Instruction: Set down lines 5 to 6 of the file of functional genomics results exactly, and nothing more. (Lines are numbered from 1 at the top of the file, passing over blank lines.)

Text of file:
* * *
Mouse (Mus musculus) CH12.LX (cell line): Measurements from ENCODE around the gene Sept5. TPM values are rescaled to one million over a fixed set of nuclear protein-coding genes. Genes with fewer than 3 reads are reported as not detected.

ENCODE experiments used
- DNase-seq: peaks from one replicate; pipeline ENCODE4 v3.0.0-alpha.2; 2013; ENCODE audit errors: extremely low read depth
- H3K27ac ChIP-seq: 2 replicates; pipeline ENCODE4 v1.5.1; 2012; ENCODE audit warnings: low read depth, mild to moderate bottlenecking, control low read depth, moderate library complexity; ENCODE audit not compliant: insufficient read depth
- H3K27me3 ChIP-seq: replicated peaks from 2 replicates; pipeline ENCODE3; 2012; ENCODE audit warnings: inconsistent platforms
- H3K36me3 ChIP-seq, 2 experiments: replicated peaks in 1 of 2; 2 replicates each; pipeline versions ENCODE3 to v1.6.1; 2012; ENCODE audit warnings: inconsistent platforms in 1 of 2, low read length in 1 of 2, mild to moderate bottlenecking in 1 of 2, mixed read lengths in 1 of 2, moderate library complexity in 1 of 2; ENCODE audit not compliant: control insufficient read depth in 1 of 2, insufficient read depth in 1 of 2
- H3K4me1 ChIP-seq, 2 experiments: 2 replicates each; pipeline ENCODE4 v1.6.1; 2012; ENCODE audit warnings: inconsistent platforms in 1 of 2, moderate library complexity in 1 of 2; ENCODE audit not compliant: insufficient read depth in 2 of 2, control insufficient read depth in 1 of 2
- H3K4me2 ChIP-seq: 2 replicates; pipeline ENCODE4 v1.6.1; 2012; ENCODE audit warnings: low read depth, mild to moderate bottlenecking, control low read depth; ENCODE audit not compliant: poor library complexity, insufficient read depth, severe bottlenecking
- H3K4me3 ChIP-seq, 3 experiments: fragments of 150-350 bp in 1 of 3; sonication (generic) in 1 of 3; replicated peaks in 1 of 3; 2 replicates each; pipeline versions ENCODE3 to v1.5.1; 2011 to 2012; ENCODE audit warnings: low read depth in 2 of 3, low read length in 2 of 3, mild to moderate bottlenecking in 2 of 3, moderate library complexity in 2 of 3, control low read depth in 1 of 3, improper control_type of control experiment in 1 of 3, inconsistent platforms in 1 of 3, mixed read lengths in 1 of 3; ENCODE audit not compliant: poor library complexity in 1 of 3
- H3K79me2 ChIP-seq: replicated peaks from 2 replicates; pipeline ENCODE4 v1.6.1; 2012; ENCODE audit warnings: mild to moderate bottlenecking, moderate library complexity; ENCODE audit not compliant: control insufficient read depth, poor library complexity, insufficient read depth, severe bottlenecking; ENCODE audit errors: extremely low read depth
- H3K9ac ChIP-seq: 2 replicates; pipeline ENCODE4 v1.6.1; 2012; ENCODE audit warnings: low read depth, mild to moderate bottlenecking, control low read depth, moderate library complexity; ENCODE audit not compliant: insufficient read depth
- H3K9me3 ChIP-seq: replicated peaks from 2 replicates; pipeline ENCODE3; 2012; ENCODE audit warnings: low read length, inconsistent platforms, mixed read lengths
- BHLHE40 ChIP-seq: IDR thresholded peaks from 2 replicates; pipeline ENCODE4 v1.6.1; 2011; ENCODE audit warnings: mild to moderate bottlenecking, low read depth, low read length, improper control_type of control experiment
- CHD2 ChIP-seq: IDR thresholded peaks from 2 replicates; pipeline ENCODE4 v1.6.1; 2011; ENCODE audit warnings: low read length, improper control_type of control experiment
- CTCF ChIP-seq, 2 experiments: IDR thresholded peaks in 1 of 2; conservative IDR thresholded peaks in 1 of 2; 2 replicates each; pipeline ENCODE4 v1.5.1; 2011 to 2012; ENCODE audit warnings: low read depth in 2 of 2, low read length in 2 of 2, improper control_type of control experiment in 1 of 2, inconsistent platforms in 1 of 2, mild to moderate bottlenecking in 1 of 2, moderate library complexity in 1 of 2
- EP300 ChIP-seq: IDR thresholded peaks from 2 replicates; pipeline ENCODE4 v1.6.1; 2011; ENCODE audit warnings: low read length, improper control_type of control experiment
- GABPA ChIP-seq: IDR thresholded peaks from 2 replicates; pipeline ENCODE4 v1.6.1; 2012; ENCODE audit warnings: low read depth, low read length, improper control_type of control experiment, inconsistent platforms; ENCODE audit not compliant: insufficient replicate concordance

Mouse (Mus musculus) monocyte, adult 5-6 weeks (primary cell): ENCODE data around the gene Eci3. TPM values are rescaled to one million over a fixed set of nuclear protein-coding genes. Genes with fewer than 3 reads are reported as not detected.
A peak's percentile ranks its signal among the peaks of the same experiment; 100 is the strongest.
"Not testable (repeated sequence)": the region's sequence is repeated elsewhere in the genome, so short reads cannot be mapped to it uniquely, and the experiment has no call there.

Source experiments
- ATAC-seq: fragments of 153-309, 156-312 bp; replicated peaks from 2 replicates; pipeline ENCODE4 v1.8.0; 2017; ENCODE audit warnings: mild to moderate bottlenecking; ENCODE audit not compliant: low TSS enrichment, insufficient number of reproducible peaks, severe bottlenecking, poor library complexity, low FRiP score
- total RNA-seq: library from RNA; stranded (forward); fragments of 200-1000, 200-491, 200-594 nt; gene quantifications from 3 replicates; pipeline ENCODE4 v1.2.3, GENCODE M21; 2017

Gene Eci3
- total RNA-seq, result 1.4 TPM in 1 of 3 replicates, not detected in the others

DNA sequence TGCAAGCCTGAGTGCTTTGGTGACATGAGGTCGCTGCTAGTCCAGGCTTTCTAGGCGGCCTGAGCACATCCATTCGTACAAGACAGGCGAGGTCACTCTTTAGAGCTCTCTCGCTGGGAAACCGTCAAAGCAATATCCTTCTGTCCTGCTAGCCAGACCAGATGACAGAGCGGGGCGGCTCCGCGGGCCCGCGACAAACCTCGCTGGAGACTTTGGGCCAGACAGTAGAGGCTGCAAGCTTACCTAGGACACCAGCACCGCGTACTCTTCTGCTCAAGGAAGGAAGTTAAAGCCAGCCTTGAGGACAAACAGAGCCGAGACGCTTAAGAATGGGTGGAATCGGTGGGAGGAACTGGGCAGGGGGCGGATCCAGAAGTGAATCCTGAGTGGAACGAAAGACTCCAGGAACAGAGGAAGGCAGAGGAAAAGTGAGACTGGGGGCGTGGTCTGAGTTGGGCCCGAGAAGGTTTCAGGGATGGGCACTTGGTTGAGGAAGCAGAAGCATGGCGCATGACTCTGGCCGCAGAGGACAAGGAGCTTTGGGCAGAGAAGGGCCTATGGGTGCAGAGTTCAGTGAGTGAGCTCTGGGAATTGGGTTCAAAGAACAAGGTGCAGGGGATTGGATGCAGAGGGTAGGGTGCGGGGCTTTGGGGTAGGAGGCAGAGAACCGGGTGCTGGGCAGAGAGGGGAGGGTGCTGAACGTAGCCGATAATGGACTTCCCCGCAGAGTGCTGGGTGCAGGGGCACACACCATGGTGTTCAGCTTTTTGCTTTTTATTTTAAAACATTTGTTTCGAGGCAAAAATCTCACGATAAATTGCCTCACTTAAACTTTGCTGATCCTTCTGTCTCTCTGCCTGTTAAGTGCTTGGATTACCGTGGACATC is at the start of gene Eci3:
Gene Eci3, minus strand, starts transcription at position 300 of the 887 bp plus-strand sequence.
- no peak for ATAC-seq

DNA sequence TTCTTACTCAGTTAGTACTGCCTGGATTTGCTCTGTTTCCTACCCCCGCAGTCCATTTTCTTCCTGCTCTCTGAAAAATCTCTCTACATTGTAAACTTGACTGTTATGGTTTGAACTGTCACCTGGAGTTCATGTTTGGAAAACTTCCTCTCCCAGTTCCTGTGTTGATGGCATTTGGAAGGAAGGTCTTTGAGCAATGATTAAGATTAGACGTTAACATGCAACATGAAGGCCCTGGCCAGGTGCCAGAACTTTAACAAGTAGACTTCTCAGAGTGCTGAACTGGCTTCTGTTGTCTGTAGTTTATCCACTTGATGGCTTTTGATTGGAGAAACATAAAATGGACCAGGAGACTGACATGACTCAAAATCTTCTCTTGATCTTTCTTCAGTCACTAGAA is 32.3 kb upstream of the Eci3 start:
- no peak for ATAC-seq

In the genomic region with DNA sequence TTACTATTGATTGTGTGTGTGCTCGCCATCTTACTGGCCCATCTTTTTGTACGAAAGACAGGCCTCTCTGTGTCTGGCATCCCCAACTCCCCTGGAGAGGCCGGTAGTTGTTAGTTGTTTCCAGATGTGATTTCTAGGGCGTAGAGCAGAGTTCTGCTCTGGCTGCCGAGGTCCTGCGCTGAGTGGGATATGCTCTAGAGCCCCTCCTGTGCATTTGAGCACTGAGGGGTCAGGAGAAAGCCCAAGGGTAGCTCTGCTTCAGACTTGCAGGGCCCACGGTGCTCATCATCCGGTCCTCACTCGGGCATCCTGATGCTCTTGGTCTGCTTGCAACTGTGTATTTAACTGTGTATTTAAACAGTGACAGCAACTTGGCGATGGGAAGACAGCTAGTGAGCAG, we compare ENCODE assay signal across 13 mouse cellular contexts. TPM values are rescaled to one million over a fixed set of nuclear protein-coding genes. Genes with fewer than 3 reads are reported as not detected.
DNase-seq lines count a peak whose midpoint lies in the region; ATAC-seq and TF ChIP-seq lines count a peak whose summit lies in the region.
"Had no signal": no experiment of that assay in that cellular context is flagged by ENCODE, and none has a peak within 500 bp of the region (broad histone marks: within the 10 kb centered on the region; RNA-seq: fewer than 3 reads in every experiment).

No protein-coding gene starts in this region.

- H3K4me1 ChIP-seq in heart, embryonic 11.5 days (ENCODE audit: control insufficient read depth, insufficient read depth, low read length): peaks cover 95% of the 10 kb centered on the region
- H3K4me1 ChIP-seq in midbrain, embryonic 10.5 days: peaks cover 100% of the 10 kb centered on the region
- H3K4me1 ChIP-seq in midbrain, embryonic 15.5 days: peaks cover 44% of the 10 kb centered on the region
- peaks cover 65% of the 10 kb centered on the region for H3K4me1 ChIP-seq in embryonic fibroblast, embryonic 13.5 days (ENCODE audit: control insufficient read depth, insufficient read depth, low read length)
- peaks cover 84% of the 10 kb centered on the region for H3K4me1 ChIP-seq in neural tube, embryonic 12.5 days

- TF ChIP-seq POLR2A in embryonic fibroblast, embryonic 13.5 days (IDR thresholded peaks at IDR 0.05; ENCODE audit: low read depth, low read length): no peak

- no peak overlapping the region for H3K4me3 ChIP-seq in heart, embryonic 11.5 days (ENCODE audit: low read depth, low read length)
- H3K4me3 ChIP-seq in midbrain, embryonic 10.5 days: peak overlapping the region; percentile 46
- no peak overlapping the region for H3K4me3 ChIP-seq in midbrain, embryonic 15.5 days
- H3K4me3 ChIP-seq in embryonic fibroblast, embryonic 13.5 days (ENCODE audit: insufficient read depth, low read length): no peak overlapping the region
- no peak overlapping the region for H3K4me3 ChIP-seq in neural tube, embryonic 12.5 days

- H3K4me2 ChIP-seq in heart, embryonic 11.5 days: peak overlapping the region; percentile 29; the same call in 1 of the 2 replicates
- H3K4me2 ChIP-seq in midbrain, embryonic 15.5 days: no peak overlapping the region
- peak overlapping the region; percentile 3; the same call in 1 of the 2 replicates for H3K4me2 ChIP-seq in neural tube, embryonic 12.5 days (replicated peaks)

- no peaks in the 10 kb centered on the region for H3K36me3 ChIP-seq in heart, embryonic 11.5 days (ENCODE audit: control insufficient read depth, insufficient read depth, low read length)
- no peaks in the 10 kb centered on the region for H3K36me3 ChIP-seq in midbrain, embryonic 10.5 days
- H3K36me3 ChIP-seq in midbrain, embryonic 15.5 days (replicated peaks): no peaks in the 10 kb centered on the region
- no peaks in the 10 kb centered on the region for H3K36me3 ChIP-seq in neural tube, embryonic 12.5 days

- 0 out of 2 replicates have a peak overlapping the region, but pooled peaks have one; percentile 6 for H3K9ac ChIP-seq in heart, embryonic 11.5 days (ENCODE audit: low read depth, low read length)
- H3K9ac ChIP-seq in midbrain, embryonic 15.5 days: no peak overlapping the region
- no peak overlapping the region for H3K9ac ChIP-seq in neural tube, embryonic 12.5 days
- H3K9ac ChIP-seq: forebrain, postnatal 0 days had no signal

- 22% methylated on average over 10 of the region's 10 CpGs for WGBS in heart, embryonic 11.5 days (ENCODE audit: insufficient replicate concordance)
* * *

- H3K27me3 ChIP-seq: replicated peaks from 2 replicates; pipeline ENCODE3; 2012; ENCODE audit warnings: inconsistent platforms
- H3K36me3 ChIP-seq, 2 experiments: replicated peaks in 1 of 2; 2 replicates each; pipeline versions ENCODE3 to v1.6.1; 2012; ENCODE audit warnings: inconsistent platforms in 1 of 2, low read length in 1 of 2, mild to moderate bottlenecking in 1 of 2, mixed read lengths in 1 of 2, moderate library complexity in 1 of 2; ENCODE audit not compliant: control insufficient read depth in 1 of 2, insufficient read depth in 1 of 2